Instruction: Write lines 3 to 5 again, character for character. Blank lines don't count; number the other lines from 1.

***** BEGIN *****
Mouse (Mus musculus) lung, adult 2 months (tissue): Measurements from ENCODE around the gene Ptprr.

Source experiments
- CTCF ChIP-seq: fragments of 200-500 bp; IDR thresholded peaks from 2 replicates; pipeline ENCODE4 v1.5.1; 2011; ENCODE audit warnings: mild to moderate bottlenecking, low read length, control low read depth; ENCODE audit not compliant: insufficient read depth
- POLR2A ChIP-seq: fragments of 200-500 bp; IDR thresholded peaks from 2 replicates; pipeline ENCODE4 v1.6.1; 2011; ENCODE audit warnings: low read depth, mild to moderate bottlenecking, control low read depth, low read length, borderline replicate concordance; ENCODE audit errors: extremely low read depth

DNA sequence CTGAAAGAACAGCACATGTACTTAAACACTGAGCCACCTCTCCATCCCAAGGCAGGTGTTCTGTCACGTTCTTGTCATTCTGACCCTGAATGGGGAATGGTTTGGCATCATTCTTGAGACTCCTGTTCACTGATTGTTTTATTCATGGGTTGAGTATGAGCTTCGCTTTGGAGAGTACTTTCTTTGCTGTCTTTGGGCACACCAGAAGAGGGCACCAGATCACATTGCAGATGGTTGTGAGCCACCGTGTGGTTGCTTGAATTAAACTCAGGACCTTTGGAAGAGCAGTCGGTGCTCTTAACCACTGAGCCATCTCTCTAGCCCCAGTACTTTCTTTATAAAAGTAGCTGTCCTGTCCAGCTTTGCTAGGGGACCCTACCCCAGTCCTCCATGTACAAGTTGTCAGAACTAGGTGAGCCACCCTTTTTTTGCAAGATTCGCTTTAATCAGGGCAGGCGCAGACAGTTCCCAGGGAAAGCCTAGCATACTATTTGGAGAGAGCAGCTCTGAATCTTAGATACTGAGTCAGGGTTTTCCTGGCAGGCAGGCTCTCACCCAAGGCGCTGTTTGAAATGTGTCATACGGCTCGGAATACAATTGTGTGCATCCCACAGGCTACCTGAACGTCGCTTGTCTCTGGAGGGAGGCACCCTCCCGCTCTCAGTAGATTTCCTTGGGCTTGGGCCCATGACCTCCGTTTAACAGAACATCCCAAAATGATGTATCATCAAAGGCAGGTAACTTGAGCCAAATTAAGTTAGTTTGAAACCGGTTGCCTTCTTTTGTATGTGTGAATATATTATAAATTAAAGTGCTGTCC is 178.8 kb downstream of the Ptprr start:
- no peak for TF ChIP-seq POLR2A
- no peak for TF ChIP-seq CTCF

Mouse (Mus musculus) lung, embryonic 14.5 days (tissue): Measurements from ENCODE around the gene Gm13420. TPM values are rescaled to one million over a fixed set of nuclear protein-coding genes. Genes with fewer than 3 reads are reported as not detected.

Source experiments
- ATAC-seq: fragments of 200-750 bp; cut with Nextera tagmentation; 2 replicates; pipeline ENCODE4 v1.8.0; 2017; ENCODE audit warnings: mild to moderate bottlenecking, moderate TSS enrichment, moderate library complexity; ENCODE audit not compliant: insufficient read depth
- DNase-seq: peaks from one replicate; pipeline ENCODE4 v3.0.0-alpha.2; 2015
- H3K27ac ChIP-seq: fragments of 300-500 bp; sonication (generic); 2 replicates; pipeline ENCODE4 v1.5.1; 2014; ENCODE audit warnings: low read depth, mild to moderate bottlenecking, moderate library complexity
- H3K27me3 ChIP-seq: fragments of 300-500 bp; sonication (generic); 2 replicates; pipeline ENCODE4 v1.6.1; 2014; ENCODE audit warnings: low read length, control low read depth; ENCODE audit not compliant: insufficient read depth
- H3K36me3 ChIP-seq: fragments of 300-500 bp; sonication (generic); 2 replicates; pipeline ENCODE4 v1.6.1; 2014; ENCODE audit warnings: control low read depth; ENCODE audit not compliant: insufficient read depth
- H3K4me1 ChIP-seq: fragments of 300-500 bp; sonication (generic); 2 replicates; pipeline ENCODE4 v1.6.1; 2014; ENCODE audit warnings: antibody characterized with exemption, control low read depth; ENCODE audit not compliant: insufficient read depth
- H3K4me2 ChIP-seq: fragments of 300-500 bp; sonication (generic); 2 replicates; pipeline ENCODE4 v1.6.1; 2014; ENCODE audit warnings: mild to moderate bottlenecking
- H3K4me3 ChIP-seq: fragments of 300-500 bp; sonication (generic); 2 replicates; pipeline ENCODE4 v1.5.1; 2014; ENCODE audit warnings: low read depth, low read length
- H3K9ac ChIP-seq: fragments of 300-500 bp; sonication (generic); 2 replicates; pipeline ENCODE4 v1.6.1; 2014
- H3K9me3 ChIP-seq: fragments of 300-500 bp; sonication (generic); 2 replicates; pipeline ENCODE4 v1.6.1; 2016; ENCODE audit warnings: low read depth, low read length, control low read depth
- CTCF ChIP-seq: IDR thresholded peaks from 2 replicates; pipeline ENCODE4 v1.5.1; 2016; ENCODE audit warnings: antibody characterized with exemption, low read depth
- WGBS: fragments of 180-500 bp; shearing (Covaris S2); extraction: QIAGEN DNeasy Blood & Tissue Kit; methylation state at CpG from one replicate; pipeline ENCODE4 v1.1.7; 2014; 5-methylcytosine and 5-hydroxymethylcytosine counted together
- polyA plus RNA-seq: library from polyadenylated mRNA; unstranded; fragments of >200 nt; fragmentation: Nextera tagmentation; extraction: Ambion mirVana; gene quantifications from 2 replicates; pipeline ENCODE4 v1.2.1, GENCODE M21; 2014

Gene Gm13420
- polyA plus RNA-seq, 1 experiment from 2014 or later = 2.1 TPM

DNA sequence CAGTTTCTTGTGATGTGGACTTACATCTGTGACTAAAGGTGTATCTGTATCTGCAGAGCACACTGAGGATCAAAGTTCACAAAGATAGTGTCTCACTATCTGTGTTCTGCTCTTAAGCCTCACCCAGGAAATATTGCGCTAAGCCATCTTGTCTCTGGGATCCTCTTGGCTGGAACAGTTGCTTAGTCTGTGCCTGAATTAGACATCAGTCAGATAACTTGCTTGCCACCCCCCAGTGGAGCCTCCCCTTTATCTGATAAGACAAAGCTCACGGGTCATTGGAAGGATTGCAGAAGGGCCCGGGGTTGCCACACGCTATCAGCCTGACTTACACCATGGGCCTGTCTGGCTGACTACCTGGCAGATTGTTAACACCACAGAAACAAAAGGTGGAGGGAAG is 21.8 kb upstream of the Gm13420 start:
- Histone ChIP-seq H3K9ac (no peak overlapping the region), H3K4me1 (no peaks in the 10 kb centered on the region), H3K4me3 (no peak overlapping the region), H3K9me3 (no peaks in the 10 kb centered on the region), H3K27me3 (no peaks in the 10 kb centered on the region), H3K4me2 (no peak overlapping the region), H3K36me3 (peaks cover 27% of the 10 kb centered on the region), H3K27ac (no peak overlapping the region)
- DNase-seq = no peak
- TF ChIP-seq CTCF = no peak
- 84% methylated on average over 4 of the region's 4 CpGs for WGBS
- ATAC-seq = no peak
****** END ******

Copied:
- CTCF ChIP-seq: fragments of 200-500 bp; IDR thresholded peaks from 2 replicates; pipeline ENCODE4 v1.5.1; 2011; ENCODE audit warnings: mild to moderate bottlenecking, low read length, control low read depth; ENCODE audit not compliant: insufficient read depth
- POLR2A ChIP-seq: fragments of 200-500 bp; IDR thresholded peaks from 2 replicates; pipeline ENCODE4 v1.6.1; 2011; ENCODE audit warnings: low read depth, mild to moderate bottlenecking, control low read depth, low read length, borderline replicate concordance; ENCODE audit errors: extremely low read depth

DNA sequence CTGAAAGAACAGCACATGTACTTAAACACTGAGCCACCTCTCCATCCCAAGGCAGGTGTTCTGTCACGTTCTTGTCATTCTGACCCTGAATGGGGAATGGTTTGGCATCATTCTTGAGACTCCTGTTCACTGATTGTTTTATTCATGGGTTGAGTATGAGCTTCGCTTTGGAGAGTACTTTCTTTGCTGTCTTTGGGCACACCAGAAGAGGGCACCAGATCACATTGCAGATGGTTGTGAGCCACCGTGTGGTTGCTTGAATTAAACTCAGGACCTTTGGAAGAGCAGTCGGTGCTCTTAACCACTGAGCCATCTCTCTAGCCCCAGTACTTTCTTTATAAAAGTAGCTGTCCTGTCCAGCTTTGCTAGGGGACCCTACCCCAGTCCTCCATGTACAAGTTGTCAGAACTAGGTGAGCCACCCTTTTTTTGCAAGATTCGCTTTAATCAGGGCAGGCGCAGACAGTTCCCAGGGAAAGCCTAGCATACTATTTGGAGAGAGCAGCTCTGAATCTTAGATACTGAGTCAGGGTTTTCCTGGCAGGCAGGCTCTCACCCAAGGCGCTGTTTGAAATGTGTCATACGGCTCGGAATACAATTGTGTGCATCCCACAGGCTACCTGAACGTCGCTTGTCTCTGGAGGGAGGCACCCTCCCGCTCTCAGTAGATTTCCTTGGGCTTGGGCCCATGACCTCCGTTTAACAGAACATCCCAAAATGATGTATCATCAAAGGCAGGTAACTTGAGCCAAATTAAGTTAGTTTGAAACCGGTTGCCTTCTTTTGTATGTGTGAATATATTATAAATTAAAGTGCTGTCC is 178.8 kb downstream of the Ptprr start: